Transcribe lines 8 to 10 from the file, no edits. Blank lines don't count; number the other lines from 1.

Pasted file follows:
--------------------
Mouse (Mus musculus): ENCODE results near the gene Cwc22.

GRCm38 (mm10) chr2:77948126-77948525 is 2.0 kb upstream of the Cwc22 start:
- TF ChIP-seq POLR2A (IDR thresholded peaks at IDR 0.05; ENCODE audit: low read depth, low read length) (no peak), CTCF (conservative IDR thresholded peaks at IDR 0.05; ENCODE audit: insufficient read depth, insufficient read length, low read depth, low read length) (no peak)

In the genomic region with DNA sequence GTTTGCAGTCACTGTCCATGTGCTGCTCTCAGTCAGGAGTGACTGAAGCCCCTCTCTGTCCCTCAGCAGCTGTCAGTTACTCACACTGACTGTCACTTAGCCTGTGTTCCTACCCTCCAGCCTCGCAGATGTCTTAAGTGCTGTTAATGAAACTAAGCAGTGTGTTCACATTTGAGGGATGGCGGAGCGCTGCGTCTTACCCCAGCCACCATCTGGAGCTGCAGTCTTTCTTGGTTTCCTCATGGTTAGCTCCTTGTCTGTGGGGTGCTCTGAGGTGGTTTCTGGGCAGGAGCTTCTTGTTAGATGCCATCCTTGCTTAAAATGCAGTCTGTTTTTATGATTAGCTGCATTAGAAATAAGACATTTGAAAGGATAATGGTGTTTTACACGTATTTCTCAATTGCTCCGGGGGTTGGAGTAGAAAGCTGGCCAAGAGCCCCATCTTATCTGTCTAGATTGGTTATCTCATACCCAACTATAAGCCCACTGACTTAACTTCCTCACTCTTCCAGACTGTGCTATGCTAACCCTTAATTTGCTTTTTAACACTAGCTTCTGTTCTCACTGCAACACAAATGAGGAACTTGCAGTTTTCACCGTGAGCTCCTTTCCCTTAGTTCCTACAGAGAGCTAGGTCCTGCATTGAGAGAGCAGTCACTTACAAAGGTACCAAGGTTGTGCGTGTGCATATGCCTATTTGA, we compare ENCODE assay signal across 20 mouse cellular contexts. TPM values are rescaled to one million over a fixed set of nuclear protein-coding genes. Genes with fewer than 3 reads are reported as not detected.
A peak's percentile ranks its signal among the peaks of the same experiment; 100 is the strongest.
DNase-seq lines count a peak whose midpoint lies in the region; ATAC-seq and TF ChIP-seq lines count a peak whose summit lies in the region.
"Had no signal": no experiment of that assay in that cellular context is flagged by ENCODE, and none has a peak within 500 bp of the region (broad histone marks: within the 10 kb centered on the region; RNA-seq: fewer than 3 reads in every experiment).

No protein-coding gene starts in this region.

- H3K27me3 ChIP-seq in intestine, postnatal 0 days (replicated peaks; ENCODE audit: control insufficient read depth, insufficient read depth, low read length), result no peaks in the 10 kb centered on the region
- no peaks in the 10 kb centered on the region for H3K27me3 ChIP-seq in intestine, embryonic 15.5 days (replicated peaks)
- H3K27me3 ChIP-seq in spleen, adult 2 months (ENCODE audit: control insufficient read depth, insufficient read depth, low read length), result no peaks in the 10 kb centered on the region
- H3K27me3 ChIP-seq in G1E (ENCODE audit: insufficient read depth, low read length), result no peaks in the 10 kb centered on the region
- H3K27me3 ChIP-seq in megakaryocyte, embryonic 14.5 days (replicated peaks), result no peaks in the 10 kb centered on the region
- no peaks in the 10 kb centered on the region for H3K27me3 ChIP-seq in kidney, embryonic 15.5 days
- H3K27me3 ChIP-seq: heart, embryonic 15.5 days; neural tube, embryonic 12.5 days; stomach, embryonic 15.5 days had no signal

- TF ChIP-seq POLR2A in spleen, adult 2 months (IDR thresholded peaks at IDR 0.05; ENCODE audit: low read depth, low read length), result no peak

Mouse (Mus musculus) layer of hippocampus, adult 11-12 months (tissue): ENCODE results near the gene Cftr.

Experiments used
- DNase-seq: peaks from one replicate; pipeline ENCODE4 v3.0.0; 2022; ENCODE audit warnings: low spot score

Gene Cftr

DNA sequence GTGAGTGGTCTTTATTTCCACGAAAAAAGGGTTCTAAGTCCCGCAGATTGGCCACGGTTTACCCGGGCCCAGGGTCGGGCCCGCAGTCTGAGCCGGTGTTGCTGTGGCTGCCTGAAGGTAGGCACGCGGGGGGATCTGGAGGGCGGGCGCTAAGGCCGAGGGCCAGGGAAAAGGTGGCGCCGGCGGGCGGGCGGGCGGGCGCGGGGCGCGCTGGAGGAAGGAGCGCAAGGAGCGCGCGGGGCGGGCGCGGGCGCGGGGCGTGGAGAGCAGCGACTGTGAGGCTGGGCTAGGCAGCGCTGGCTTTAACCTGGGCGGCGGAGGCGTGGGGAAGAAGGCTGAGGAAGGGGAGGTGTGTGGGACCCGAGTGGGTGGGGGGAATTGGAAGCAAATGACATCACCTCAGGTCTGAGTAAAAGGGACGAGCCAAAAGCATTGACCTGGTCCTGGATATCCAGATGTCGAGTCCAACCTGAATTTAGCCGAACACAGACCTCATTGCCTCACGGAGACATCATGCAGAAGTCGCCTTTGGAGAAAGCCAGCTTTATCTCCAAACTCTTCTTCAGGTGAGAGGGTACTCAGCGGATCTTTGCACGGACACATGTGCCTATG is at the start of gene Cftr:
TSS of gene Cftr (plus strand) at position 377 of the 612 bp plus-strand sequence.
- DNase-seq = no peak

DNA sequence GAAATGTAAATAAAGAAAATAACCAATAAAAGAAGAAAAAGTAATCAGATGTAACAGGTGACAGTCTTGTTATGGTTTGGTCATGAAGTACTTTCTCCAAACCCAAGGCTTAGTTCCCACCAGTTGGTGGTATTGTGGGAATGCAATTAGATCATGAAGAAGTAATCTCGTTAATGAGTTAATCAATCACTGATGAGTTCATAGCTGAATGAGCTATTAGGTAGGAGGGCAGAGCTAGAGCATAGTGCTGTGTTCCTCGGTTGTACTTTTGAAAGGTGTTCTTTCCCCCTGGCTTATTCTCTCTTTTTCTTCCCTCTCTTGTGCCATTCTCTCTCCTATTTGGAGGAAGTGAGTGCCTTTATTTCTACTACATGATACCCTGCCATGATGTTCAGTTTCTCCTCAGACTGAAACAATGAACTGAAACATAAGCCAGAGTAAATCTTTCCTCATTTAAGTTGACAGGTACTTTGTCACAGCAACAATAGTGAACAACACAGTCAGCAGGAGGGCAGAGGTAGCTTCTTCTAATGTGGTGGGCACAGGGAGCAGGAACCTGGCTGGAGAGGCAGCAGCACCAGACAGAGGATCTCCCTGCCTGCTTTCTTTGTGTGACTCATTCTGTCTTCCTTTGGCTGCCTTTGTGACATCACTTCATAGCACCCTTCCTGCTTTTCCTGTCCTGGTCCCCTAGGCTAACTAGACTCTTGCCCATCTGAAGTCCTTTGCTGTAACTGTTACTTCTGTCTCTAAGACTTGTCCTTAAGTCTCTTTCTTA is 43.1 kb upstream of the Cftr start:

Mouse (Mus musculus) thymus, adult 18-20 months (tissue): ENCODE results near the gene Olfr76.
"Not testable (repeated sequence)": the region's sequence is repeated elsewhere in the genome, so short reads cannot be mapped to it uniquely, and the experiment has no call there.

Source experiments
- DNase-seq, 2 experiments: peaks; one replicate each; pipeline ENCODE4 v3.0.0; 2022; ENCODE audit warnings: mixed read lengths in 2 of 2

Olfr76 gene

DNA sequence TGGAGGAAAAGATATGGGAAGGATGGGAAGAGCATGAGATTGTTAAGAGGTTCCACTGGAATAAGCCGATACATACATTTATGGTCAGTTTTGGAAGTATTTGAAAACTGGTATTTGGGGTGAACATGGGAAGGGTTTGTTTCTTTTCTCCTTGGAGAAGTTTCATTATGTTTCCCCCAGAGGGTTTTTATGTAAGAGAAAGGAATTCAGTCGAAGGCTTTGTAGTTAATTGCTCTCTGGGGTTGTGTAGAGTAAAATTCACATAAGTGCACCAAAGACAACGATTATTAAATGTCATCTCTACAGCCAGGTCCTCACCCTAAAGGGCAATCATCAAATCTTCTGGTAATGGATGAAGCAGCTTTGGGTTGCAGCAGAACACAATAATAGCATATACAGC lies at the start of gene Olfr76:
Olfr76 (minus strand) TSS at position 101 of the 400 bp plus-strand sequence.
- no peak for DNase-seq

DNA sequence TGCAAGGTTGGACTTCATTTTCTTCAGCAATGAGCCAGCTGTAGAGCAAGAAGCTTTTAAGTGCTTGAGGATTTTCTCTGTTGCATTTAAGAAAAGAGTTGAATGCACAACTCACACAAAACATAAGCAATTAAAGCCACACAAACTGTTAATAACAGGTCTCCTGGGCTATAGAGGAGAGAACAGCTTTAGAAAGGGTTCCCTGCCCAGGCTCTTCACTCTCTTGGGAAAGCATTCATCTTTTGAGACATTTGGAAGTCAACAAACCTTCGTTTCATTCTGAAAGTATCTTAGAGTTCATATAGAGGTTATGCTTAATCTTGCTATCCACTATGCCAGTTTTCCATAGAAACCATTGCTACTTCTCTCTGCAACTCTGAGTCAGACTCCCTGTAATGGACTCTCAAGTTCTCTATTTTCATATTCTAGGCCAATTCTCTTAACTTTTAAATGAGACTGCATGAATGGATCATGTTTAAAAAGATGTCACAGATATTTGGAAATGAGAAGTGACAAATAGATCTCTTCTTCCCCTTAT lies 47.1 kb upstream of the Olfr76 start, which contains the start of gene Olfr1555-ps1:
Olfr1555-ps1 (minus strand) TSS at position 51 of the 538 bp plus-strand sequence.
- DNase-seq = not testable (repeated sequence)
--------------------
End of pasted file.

No protein-coding gene starts in this region.

- H3K27me3 ChIP-seq in intestine, postnatal 0 days (replicated peaks; ENCODE audit: control insufficient read depth, insufficient read depth, low read length), result no peaks in the 10 kb centered on the region
- no peaks in the 10 kb centered on the region for H3K27me3 ChIP-seq in intestine, embryonic 15.5 days (replicated peaks)